The Grand Parade Cannon

The Grand Parade Cannon

This unusual lump of metal sticking out of the pavement on the Grand Parade could be the oldest street furniture in the city. I had forgotten I had posted this photo way back in 2007 but I prefer this version of the photo as it has more detail.

What do you think? Which photo is better, colour or black and white?

I think it’s fascinating that a cannon is embedded in the ground there but when I last posted about it I wasn’t sure if it was one. Take a look at this page where there’s a picture of the cannon with the surrounding earth dug up.

The cannon’s trunnion, consisting of two cylinders of solid metal projecting from each side and designed to support the gun in place on a gun carriage, is immediately below the present ground level

There’s also this page where there’s an interesting description of what the street was like hundreds of years ago. It’s hard to believe there was a bridge across a water channel that was the Grand Parade from Tuckey Street to Oliver Plunkett Street!

This will change everything

This will change everything

“This will change everything he thought”. Err, no. It won’t.

Billboards like this sprang up near the Elysian in Cork in 2007 and later as construction of that building continued. Well. It didn’t change anything except that the country went into recession and the building is mostly empty even now.

Some nice photos here from when they had an open day in late 2008.

Shandon Bells from Afar

Shandon Bells from Afar

The steeple of St. Anne’s Church towers over the surrounding streets as seen from Coburg Street, Cork last night.

I laboured over this photo. I could not get the shade and colour of the houses in the middle-background right for quite a while. Sometimes it was too bright, or too blue, or too dark, or just not right. Only after I left it for a few hours and came back did I recreate what I saw last night.

The Bandon Road Roundabout, pre-flyover

The Bandon Road Roundabout

The flyover over the Bandon Road Roundabout in Bishopstown is completed (or so I’ve read, I haven’t driven over it yet) but here’s what it looked like 2006, well before any work was done. The pedestrian walkway I took this from is long gone and the area itself looks a lot different now!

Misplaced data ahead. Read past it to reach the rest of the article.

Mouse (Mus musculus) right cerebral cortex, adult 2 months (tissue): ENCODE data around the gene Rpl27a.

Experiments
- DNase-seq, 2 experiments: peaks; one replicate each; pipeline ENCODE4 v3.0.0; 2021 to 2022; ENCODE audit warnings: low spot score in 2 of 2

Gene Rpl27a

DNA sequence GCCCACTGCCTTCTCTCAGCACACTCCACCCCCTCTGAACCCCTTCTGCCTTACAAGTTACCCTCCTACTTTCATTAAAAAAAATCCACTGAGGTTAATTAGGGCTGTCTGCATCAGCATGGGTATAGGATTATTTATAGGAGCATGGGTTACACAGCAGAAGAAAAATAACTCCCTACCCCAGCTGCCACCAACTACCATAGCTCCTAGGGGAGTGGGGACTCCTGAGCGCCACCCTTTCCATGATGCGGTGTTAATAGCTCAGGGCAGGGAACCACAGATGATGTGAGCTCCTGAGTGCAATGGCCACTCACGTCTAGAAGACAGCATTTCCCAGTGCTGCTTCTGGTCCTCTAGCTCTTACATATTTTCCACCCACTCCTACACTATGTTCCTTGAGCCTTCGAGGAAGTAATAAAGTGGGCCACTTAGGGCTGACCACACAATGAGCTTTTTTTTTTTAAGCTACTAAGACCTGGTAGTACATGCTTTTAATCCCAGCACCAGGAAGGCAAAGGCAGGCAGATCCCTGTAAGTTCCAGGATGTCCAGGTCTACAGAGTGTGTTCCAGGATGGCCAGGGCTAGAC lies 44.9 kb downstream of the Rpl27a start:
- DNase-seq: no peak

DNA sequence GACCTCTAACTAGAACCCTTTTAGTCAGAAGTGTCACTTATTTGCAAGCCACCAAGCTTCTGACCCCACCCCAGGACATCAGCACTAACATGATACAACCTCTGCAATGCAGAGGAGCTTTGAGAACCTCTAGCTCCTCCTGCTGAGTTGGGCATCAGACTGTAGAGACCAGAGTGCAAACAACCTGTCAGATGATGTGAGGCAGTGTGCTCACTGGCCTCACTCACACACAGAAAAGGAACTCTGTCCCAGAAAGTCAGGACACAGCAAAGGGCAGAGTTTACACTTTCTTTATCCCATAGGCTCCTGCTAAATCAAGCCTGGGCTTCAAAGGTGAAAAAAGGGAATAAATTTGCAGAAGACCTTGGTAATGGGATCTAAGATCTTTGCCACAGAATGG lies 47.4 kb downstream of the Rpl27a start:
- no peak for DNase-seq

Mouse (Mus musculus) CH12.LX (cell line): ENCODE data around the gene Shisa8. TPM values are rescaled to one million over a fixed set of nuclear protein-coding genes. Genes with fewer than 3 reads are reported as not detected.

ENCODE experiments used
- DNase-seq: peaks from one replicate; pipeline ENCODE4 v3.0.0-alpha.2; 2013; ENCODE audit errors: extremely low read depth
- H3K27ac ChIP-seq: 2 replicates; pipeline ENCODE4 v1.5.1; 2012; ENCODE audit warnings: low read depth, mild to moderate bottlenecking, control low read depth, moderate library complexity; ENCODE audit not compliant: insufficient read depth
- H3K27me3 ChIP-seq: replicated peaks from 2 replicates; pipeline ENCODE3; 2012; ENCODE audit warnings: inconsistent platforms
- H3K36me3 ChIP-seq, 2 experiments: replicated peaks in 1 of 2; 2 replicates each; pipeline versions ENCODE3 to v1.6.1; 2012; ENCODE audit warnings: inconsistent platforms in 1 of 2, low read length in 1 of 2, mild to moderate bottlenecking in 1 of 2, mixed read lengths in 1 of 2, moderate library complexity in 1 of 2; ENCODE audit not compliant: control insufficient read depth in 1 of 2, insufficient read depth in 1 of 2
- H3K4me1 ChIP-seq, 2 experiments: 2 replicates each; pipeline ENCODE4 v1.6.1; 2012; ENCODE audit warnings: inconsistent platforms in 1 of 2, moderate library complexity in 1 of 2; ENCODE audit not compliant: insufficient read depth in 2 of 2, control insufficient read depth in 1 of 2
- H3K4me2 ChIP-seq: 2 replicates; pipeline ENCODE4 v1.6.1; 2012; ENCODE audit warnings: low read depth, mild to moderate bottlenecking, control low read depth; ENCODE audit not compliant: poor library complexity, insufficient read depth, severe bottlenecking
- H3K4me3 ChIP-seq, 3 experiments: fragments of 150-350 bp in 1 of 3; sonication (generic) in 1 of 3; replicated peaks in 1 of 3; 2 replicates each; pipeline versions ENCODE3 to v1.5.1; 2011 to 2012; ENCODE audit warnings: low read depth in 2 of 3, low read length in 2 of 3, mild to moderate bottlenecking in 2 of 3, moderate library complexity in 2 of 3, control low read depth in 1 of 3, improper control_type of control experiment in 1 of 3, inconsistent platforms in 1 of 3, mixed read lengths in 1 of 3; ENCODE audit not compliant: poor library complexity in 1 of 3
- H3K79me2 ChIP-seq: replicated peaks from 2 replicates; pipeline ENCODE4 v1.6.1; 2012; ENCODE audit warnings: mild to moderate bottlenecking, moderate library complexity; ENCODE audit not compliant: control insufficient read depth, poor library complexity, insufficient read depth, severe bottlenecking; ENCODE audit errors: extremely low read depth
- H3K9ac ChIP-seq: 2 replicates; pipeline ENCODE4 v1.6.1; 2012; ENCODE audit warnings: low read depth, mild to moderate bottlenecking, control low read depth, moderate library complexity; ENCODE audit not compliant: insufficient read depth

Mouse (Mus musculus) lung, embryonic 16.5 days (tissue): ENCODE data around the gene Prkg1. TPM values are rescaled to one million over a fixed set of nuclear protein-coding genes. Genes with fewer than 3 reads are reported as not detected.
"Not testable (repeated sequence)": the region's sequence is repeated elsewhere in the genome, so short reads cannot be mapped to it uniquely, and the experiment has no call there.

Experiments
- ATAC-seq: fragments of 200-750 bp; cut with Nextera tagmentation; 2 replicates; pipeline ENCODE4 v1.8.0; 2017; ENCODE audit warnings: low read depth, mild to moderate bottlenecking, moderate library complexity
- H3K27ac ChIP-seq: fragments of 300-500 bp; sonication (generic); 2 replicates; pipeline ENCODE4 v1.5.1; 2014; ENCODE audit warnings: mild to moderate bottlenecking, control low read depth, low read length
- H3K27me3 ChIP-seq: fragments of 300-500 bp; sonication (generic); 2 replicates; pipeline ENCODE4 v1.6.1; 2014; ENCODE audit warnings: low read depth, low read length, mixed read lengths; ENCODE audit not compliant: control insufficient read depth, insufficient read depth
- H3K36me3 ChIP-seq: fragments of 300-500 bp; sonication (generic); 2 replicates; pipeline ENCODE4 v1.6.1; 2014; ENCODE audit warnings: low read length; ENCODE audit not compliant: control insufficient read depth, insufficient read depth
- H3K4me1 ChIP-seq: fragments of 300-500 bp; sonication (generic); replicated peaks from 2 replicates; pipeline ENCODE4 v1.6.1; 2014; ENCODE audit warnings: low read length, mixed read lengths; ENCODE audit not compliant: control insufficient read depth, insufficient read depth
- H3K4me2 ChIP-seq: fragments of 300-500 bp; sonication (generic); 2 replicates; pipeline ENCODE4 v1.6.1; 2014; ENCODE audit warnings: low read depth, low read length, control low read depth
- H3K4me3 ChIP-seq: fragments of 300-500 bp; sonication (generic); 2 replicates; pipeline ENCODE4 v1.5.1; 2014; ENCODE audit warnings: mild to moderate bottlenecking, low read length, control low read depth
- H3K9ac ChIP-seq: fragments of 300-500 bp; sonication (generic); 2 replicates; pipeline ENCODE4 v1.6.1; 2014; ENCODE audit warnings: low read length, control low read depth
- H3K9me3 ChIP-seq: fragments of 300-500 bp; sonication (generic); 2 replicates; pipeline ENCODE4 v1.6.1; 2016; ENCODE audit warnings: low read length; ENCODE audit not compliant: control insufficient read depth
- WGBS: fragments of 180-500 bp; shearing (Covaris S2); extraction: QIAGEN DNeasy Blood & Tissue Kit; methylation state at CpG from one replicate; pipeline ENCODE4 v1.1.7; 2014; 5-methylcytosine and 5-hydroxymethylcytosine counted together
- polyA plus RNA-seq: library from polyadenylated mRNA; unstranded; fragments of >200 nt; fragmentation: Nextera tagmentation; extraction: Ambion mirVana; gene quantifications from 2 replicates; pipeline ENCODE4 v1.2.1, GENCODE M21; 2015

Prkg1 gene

Now, all we need is a north-south road with a 100kph speed limit and we’re all sorted.

Further info on and Evening Echo and here too.

A NEW era of motoring in Cork dawned today as the city’s new 60 million twin flyovers opened to traffic on the South Ring Road.
Traffic travelling both east and west on the N25 were directed on to the new flyovers at the Sarsfield Road and Bandon Road roundabouts from 6am this morning.
Up to 60,000 vehicles every day will now be taken off the two roundabouts, vastly reducing traffic congestion in the Bishopstown and Wilton areas.
Travel times are also expected to be cut by up to 30 minutes at peak traffic periods with the opening of the flyovers which took two years to complete.

Aperture ƒ/22
Camera Canon EOS 20D
Focal length 10mm
ISO 200
Shutter speed 1/20s

St Patrick’s Bridge

St Patrick's Bridge

St Patrick’s Bridge in Cork spans the River Lee at the top of St Patrick’s Street and leads on to Bridge Street on the northern bank of the river. Here it is on a particularly cloudy day a few days ago!

More information on the bridge can be found here.

World War One Lee Enfield Rifle

World War 1 Lee Enfield

The remains of a World War One Lee Enfield rifle found somewhere in France or Belgium. It’s heavily corroded and the wood used in it’s construction is almost completely gone. I dread to think what action it saw or what happened to it’s owner.

This was on display at the military show in Cork City Gaol today. I took many more photos but I chose to post this one because the Lee Enfield will be well known to many gamers. If you’ve played Red Orchestra 2 you have definitely used it.
I also chose it because of my reawakened interest in history. Check out r/AskHistorians where there are always interesting answers and specific to this picture, there’s r/WWI. I also started listening to IWM Voices of the First World War podcast. Listening and reading about a subject is one thing but to see artefacts from the period is another.

The Wikipedia page for the Lee Enfield rifle is well worth a read.